Congratulations to this group of researchers including #UREdu‘s Dr. Christine Massing and doctoral candidates Stephen Davis and Lucrécia Fuhrmann. The study “Immigrant Settlement and Community-Newcomer Integration in South Central Saskatchewan: A Local Data-Based Study” received $19, 982 from Prairie Skies Integration Network – Moose Jaw Region’s LIP.

Successful defense | Dr. Donna Swapp

Congratulations to Dr. Donna Swapp, who successfully defended her dissertation “School Principals’ Work in Grenada” on Monday, March 21, 2022 from Western University.

Supervisor: Dr. Katina Pollock, Western University
External: Dr. Kirk Anderson, Memorial University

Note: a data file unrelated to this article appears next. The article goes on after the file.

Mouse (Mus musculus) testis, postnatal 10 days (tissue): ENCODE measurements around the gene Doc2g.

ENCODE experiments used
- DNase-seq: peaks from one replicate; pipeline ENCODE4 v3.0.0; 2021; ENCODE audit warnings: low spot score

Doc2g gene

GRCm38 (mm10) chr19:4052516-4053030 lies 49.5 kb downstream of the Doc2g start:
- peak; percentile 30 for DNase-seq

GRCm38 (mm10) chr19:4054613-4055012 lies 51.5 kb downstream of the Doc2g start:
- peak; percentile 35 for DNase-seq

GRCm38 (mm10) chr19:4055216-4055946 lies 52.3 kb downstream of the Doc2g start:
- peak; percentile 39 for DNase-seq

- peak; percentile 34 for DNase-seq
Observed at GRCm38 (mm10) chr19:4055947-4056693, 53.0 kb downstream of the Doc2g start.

Internal Examiners (Western University): Dr. Gus Riveros (Faculty of Education); Dr. Suzanne Majhanovich (Faculty of Education); Dr. Yasaman Rafat (Modern Languages & Cultures)
Chair of the defense (Western University): Dr. Betty Anne Younker (Faculty of Music)

Donna’s thesis has been nominated for the Cecile DePass Award for best doctoral thesis by a student from the Caribbean and for the the Canadian Association for the Studies of Educational Administration (CASEA) Thomas B. Greenfield Dissertation Award, presented to the author of the best doctoral dissertation in educational administration and leadership completed in a Canadian university during the previous year.

Funding Announcement | Dr. Nathalie Reid

Congratulations to Dr. Nathalie Reid, Director of the Child Trauma Research Centre, who has received a SHRF grant of $9,960 for her project, “Building a Facilitator Community to Create a Microcredential in Trauma-Informed/Sensitive Pedagogies and Practices in Support of Educator and Student Mental Health.”